It’s approaching the end of the school year and while you’re concentrating on finishing off the year, here’s an update on what’s new in the world of Speakout and what you can look forward to exploring.
Let co-author Steve Oakes show you how Speakout brings the real world into the classroom as he takes you on a tour through the Students’ Book, shows you some of the BBC video content and how the other elements of the course work together. Continue reading
Euro 2016 is just around the corner, with double the usual of number of teams taking part in one of football’s most exciting tournaments. Whether you’re a die-hard footie fan or just have a passing interest, whether you’re rooting for host country France, cheering on title-holders Spain, or waving the flag for one of the 22 other contending nations, you’re bound to hear a lot about the beautiful game over the coming month. To help guarantee that you’re on the ball during the conversation and to help make sure that you always know the score, we’ve put together 21 idioms from the world of sport. Let’s kick off, then, with kick off!
Here you can see our latest
ESO: Next move talk
The challenge of motivating ESO students in English
What are the most common challenges teachers encounter in the secondary classroom and how can we rise to them? In this session we will examine ways to make classes more student-centred and look at a range of engaging activities with special focus on projects and the new curriculum, which are sure to motivate your ESO students. Continue reading
Grammar exercises, vocabulary tests and pronunciation drills are all very well, but at some stage our learners are going to be out in the real world, calling upon the knowledge and skills they have learned in class to navigate a host of everyday situations, using English to explain, persuade, justify, cajole, describe, discuss and even argue. One of the most engaging ways to give learners the opportunity to practice such English is, of course, to have them act out real-life situations. Why not get your students really working with the language with these 4 great EFL role plays? Continue reading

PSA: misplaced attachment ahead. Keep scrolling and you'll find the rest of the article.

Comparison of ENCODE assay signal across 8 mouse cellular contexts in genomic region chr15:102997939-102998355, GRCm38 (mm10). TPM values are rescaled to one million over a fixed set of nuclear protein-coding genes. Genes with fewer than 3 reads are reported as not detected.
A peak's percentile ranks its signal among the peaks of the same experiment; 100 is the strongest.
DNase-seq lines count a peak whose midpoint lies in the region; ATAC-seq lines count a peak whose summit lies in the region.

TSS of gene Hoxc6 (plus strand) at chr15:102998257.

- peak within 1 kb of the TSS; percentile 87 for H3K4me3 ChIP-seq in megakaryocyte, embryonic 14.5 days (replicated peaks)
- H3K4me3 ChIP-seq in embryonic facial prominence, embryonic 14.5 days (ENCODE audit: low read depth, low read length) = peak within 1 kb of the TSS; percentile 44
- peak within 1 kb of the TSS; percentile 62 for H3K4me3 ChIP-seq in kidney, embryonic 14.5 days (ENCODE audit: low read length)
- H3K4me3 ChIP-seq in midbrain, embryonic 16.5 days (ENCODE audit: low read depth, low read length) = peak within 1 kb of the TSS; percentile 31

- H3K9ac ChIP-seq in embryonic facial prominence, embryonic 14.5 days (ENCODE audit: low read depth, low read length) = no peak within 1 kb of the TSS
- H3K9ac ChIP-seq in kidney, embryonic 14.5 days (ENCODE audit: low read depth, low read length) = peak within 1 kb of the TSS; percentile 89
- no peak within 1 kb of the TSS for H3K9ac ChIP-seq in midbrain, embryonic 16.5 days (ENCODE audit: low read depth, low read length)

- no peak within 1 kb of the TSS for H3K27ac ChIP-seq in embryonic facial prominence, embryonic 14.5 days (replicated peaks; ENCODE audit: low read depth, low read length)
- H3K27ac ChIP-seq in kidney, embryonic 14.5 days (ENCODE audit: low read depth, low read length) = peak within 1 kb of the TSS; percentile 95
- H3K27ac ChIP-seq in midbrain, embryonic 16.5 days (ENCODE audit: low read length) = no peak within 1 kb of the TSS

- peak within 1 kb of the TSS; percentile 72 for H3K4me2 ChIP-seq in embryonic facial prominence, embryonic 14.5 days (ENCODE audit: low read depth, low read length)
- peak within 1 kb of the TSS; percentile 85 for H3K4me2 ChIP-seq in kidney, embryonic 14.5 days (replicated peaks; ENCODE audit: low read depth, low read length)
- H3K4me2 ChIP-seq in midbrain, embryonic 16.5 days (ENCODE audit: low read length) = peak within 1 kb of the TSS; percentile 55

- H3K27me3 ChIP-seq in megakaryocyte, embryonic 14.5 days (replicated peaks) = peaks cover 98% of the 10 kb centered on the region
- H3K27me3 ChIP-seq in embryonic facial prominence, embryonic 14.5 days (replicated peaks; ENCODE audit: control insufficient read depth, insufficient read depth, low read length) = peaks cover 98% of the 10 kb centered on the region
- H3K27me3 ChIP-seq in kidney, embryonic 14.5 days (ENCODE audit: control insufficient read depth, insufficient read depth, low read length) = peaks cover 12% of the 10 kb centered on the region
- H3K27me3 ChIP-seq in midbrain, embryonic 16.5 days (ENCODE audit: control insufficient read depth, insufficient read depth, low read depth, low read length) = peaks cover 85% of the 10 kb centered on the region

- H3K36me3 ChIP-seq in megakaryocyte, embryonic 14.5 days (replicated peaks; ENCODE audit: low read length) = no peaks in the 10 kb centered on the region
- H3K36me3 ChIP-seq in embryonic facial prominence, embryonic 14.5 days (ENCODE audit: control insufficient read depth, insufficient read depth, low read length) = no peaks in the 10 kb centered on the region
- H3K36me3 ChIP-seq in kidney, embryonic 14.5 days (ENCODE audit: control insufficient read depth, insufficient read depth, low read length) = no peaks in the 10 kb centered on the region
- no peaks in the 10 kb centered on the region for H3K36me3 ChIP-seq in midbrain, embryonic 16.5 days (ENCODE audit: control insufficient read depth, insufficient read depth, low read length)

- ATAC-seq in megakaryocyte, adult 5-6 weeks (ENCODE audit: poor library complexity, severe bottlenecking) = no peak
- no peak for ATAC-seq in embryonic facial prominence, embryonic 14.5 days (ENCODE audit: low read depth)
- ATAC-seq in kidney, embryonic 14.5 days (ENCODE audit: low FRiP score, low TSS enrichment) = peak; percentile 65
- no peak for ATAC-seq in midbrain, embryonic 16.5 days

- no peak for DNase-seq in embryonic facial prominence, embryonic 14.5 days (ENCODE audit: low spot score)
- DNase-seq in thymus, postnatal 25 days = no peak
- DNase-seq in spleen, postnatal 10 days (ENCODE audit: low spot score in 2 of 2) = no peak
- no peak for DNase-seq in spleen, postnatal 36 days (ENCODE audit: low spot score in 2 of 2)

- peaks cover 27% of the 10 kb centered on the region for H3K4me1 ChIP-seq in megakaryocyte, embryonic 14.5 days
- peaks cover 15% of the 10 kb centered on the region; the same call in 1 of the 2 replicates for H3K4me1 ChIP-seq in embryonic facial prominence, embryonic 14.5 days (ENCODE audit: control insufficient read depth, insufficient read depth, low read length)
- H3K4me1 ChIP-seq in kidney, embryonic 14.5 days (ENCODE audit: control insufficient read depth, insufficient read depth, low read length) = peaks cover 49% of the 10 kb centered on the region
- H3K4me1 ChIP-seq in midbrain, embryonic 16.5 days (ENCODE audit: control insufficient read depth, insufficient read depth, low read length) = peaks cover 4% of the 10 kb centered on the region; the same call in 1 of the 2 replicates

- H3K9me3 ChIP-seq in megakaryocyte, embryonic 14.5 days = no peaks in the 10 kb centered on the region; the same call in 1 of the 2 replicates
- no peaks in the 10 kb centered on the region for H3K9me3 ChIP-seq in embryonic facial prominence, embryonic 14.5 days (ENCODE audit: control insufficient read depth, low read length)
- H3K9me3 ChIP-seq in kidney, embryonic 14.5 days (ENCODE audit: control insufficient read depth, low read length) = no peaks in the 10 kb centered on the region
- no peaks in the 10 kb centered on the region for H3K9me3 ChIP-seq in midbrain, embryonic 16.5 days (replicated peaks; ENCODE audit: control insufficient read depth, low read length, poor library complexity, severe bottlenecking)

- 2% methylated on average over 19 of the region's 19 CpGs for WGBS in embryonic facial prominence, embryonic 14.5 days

We’re very pleased to announce that the 2nd edition of Speakout is now available for Spain & Portugal and it will arrive throughout 2017 to other Hispanic countries.
Discover the new edition of the award-winning course for teaching English as it is spoken. Using content from the BBC, Speakout 2nd Edition builds the skills and knowledge students need to communicate confidently. Continue reading
Teaching beginners can be a daunting prospect, especially when it’s a monolingual group and you know nothing of their language, or it’s a multilingual group and the only common language is the English you’ve been tasked with teaching them. Nevertheless, not only is it possible to teach beginners only through English, it can also be one of the most rewarding levels to teach. To help you succeed in setting your learners firmly on the path to increasing proficiency, here are 7 tips for teaching English to beginners.
Word games are an engaging way not only to practice vocabulary and spelling in class but also to hone important language skills such as defining and describing. They’re fun, too, make ideal warmers and fillers, and generally don’t require much preparation – especially if you get the students involved in setting them up. Plus, many work well as competitions and can easily be adapted to suit different ages and levels. Here are 6 easy word games for the English language classroom. Why not give them a try?
Persuading students of the usefulness of watching English-language movies at home isn’t hard, but there are many things you can do to bring films into the classroom as well.
Here are 5 great activities for using movies in the EFL class.
- Half in half out
Choose a scene from a movie that you’d like to work on, preferably one with lots of movement and lots of dialogue. Divide the class into two groups, A and B. Send group A out while you show group B the scene with the volume muted. Then, bring group A back and send group B out. Play the scene again, but this time only let group A listen to the dialogue – don’t let them see the screen (if you have an IWB you can simply turn the screen off, if not just have the students face away). So you now have one group that have heard the scene and one that have seen it. Bring group B back, put students into A/B pairs and have them reconstruct as well as they can what they think was going on. Then show the full scene so they can see how close they were. Continue reading
‘To be or not to be’ – that’s the one line from Shakespeare that everybody knows. But the question is, do you know just how many other words, phrases and idioms he gave to the English language, either by coining them himself or by popularising them through his poetry and plays? This year marks 400 years since the Bard of Avon’s death, and yet even those who don’t know his work probably quote him on a daily basis. Today we’re looking at 20 words and phrases English owes to Shakespeare.